Urban Sketching with Derwent Procolour by Jacky Fellows

I’ve been urban sketching for around six years now. I started when I saw an article about Birmingham Urban Sketchers in ‘Leisure Painter’ magazine.

I was hooked after that first meeting…I particularly loved the community aspect of getting to know other people whilst sitting together and sketching a common theme. Urban sketching and sketch crawls are the brainchild of Gabriel Campanario who started a group in 2007 on Flickr. The group soon grew into a global organisation with chapters in most major cities around the world, all following one manifesto…We draw on location, indoors or out, capturing what we see from direct observation. Our drawings are a record of time and place and tell the story of our surroundings, the places we live and where we travel.

It’s really exhilarating, capturing the beauty, energy and emotion of a place at a snapshot in time. Derwent Procolour is the perfect pencil range for just that – its vibrant colours capturing the light and hidden beauty of a location, the dust-free finish allowing me to quickly create an illustration without the worry of smudges and the strong point which is great for the finer detail and textural additions to buildings.

Partnered with the new Derwent Line Makers, Derwent Battery Operated Eraser and sharpener hidden in my trusty portable Derwent Pencil Wrap, I think I may have found the perfect art kit for all weathers.

I co-created the Black Country Urban Sketchers in 2013 and we tend to travel in and around the area, hence two of my sketches are outside of the region. I like to sketch industrial and old buildings, particularly buildings that are about to be lost to time and progress. The sketch of Bilston Science and Art college is potentially one of my favourites – listed in 2000 but left derelict and open to the elements…it seems only a matter of time before it is lost…sketching the building places it firmly in my memory as well as providing a personal record and reflection of its history.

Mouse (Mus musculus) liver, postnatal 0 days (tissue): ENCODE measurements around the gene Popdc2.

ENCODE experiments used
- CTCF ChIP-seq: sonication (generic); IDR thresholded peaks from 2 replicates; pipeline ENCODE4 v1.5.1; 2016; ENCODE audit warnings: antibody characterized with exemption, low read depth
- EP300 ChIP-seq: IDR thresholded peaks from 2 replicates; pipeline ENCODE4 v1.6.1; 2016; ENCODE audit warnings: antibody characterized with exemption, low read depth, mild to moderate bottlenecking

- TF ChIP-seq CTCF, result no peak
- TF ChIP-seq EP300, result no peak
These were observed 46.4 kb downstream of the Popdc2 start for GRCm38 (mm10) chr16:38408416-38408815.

Luckily, Procolour’s lightfastness means I can store my work too – even if the buildings are lost, I know my artwork will continue to hold it’s brightness for a long time after I’ve put my pencils away.

Sketching can be an all-focusing activity and one tends not to think about anything other than the subject in front of you. For many, this can be a valuable relief from the trials and tribulations of the everyday. Stoke Minster was sketched during our visit to the Potteries. This gave me a chance to test other materials too.

I’ve been inspired to use cardboard to sketch on recently as it has a nice midtone and I’ve found the Derwent Inktense Paint Pan Set is the perfect accompaniment.

Where normal watercolour paints soak in and get a little lost in the cardboard, the vibrant colour of the Inktense sit on top of the surface and stand out. I find that the Derwent Procolour range works well on cardboard too –  not having to press too hard to deliver the colour is a bonus and the velvety texture lays down brilliantly on most surfaces!

I like to sketch a wide variety of subjects and we have plenty of tourist attractions right on our doorstep.

Our last sketch crawl was held in Ironbridge, Telford. I was taken by the view over the River Severn, so, armed with a tin of Derwent Procolour pencils, I settled in the car park and spent a glorious two hours blending and sketching the wonderful view. That’s the thing about Derwent Procolour, they blend really nicely too and boast really good quality pigment that stands out, even when the weather is grey!

Find out more about Jacky and her work via her Facebook.

Derwent Procolour pencils can be purchased here.

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